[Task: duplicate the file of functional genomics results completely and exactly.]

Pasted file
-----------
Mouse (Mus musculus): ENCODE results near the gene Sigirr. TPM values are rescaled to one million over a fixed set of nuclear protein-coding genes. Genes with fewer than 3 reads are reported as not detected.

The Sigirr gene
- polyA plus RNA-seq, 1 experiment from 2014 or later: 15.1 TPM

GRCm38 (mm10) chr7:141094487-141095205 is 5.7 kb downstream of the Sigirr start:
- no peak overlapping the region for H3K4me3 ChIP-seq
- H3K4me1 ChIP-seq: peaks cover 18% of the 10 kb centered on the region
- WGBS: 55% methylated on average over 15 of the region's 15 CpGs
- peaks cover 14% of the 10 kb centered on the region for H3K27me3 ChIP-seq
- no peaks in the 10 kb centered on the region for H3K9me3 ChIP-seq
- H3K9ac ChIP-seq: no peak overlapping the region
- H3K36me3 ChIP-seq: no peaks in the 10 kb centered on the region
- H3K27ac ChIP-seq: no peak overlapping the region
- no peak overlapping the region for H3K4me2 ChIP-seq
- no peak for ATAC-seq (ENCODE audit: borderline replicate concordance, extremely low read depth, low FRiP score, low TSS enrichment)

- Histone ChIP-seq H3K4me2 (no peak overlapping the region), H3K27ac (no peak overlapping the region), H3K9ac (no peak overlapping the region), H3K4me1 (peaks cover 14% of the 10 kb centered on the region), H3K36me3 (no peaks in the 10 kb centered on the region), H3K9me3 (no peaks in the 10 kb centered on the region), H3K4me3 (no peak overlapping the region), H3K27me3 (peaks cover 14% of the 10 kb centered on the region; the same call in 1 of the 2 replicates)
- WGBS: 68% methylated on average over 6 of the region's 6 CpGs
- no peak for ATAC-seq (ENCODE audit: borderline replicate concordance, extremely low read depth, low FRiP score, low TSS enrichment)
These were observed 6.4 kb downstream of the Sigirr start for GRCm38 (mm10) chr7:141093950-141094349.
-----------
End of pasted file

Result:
Mouse (Mus musculus): ENCODE results near the gene Sigirr. TPM values are rescaled to one million over a fixed set of nuclear protein-coding genes. Genes with fewer than 3 reads are reported as not detected.

The Sigirr gene
- polyA plus RNA-seq, 1 experiment from 2014 or later: 15.1 TPM

GRCm38 (mm10) chr7:141094487-141095205 is 5.7 kb downstream of the Sigirr start:
- no peak overlapping the region for H3K4me3 ChIP-seq
- H3K4me1 ChIP-seq: peaks cover 18% of the 10 kb centered on the region
- WGBS: 55% methylated on average over 15 of the region's 15 CpGs
- peaks cover 14% of the 10 kb centered on the region for H3K27me3 ChIP-seq
- no peaks in the 10 kb centered on the region for H3K9me3 ChIP-seq
- H3K9ac ChIP-seq: no peak overlapping the region
- H3K36me3 ChIP-seq: no peaks in the 10 kb centered on the region
- H3K27ac ChIP-seq: no peak overlapping the region
- no peak overlapping the region for H3K4me2 ChIP-seq
- no peak for ATAC-seq (ENCODE audit: borderline replicate concordance, extremely low read depth, low FRiP score, low TSS enrichment)

- Histone ChIP-seq H3K4me2 (no peak overlapping the region), H3K27ac (no peak overlapping the region), H3K9ac (no peak overlapping the region), H3K4me1 (peaks cover 14% of the 10 kb centered on the region), H3K36me3 (no peaks in the 10 kb centered on the region), H3K9me3 (no peaks in the 10 kb centered on the region), H3K4me3 (no peak overlapping the region), H3K27me3 (peaks cover 14% of the 10 kb centered on the region; the same call in 1 of the 2 replicates)
- WGBS: 68% methylated on average over 6 of the region's 6 CpGs
- no peak for ATAC-seq (ENCODE audit: borderline replicate concordance, extremely low read depth, low FRiP score, low TSS enrichment)
These were observed 6.4 kb downstream of the Sigirr start for GRCm38 (mm10) chr7:141093950-141094349.